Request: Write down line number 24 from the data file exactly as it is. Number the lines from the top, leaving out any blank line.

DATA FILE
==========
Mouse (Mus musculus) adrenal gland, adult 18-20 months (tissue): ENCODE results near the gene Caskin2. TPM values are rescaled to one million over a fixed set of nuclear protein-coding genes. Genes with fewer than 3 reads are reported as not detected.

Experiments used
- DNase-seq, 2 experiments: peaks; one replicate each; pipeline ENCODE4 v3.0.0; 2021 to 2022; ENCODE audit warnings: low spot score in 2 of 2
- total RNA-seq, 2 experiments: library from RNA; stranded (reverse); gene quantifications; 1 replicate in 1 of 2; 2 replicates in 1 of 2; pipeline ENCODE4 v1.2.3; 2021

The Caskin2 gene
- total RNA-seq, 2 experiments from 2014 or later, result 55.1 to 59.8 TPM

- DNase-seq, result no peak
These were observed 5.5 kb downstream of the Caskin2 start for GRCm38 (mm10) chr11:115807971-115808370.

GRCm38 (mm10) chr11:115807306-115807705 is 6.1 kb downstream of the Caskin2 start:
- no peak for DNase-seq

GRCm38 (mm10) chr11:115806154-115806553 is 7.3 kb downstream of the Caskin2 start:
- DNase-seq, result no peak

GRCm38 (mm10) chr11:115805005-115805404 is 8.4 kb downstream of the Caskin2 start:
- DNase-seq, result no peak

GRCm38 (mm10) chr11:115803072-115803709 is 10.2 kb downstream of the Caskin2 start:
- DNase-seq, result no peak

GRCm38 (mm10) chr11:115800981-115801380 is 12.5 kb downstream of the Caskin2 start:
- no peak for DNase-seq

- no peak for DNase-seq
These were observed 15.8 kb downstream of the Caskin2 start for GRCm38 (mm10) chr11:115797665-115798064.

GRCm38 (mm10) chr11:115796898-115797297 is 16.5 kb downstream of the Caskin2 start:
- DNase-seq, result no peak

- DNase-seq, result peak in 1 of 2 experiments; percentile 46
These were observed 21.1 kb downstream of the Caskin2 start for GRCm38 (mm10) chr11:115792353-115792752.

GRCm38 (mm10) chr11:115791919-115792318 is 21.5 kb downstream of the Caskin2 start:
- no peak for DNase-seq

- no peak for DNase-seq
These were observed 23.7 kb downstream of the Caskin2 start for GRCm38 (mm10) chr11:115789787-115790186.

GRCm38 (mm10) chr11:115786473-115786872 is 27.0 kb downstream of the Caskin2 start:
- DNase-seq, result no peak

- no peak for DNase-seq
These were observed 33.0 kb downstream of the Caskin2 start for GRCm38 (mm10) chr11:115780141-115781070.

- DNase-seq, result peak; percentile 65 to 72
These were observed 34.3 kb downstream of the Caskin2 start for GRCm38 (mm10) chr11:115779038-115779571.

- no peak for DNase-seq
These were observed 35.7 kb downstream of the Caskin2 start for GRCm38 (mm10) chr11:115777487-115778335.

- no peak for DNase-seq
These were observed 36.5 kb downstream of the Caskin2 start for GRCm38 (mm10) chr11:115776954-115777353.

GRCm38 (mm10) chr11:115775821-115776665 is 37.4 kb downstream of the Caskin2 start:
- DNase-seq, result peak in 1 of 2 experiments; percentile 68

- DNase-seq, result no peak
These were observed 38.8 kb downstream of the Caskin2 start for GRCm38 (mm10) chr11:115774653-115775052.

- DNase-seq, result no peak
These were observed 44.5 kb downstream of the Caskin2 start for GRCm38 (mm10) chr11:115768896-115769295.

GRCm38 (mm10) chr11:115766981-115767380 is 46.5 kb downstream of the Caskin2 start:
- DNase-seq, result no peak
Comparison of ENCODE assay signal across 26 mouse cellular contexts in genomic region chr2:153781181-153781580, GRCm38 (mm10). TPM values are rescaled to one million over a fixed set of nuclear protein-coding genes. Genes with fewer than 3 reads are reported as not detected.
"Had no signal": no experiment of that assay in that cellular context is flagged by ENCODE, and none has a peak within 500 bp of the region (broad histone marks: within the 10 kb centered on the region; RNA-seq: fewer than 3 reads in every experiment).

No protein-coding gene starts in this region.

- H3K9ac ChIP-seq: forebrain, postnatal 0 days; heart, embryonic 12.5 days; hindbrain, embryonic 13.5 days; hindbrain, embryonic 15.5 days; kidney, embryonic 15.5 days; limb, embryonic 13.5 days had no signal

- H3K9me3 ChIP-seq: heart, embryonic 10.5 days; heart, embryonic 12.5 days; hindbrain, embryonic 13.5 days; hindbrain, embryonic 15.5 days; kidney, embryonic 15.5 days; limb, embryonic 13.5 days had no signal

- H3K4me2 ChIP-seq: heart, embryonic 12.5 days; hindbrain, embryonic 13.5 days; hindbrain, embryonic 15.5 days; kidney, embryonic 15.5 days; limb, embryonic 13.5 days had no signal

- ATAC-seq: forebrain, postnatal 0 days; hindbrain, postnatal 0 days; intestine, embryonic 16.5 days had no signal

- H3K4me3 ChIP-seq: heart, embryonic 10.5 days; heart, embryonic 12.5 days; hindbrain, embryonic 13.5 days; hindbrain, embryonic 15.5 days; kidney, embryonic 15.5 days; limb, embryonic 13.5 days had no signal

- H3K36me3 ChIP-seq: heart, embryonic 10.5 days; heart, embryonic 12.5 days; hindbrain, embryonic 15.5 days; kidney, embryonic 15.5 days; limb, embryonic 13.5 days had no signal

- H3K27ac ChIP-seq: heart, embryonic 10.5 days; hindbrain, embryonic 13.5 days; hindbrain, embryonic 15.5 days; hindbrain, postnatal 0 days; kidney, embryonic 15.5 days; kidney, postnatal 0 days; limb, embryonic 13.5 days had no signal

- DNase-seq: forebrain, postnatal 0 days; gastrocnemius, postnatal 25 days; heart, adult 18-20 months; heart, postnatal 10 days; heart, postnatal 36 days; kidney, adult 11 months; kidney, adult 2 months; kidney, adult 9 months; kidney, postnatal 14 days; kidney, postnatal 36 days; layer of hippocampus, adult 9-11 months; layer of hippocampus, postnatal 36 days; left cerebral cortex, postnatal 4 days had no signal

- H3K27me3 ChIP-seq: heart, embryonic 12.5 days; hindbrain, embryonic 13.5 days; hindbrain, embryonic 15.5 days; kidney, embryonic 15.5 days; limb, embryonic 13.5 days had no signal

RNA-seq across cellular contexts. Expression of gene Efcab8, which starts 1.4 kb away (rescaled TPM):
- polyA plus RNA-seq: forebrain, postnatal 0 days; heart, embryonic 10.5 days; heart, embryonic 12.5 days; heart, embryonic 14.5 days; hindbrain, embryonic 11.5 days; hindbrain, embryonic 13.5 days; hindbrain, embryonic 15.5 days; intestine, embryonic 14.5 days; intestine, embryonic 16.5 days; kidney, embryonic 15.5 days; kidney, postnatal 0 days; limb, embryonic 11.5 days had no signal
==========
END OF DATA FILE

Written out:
These were observed 21.1 kb downstream of the Caskin2 start for GRCm38 (mm10) chr11:115792353-115792752.